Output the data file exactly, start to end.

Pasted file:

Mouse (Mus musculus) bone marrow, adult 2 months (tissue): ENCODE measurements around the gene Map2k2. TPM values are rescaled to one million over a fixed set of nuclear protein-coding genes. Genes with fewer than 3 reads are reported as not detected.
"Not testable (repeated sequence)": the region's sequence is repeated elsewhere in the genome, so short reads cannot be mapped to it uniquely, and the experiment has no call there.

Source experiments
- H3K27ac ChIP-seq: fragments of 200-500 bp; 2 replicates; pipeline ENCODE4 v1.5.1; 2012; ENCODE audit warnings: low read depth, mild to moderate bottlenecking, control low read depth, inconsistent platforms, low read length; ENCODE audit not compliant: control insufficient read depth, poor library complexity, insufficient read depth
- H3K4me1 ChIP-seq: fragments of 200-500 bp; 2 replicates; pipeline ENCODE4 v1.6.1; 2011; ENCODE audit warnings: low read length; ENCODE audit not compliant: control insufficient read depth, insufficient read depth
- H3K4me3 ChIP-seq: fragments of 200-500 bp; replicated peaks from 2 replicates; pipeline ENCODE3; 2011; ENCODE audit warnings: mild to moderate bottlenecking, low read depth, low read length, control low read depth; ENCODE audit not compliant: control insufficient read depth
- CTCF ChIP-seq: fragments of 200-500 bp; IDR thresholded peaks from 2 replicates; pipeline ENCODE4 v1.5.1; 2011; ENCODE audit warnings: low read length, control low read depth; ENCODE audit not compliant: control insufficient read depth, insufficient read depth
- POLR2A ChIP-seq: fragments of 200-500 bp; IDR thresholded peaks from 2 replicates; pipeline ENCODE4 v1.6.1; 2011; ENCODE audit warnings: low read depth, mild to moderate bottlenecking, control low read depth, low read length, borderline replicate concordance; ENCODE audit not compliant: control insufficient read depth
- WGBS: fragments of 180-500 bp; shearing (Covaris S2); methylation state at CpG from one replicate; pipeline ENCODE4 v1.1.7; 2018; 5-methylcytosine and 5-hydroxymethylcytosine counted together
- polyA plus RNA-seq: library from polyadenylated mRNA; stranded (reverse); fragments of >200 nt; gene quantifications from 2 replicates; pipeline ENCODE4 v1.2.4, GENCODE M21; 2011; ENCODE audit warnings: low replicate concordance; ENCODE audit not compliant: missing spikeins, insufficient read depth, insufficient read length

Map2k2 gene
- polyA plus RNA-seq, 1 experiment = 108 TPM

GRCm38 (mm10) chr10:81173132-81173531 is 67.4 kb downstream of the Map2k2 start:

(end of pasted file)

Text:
Mouse (Mus musculus) bone marrow, adult 2 months (tissue): ENCODE measurements around the gene Map2k2. TPM values are rescaled to one million over a fixed set of nuclear protein-coding genes. Genes with fewer than 3 reads are reported as not detected.
"Not testable (repeated sequence)": the region's sequence is repeated elsewhere in the genome, so short reads cannot be mapped to it uniquely, and the experiment has no call there.

Source experiments
- H3K27ac ChIP-seq: fragments of 200-500 bp; 2 replicates; pipeline ENCODE4 v1.5.1; 2012; ENCODE audit warnings: low read depth, mild to moderate bottlenecking, control low read depth, inconsistent platforms, low read length; ENCODE audit not compliant: control insufficient read depth, poor library complexity, insufficient read depth
- H3K4me1 ChIP-seq: fragments of 200-500 bp; 2 replicates; pipeline ENCODE4 v1.6.1; 2011; ENCODE audit warnings: low read length; ENCODE audit not compliant: control insufficient read depth, insufficient read depth
- H3K4me3 ChIP-seq: fragments of 200-500 bp; replicated peaks from 2 replicates; pipeline ENCODE3; 2011; ENCODE audit warnings: mild to moderate bottlenecking, low read depth, low read length, control low read depth; ENCODE audit not compliant: control insufficient read depth
- CTCF ChIP-seq: fragments of 200-500 bp; IDR thresholded peaks from 2 replicates; pipeline ENCODE4 v1.5.1; 2011; ENCODE audit warnings: low read length, control low read depth; ENCODE audit not compliant: control insufficient read depth, insufficient read depth
- POLR2A ChIP-seq: fragments of 200-500 bp; IDR thresholded peaks from 2 replicates; pipeline ENCODE4 v1.6.1; 2011; ENCODE audit warnings: low read depth, mild to moderate bottlenecking, control low read depth, low read length, borderline replicate concordance; ENCODE audit not compliant: control insufficient read depth
- WGBS: fragments of 180-500 bp; shearing (Covaris S2); methylation state at CpG from one replicate; pipeline ENCODE4 v1.1.7; 2018; 5-methylcytosine and 5-hydroxymethylcytosine counted together
- polyA plus RNA-seq: library from polyadenylated mRNA; stranded (reverse); fragments of >200 nt; gene quantifications from 2 replicates; pipeline ENCODE4 v1.2.4, GENCODE M21; 2011; ENCODE audit warnings: low replicate concordance; ENCODE audit not compliant: missing spikeins, insufficient read depth, insufficient read length

Map2k2 gene
- polyA plus RNA-seq, 1 experiment = 108 TPM

GRCm38 (mm10) chr10:81173132-81173531 is 67.4 kb downstream of the Map2k2 start: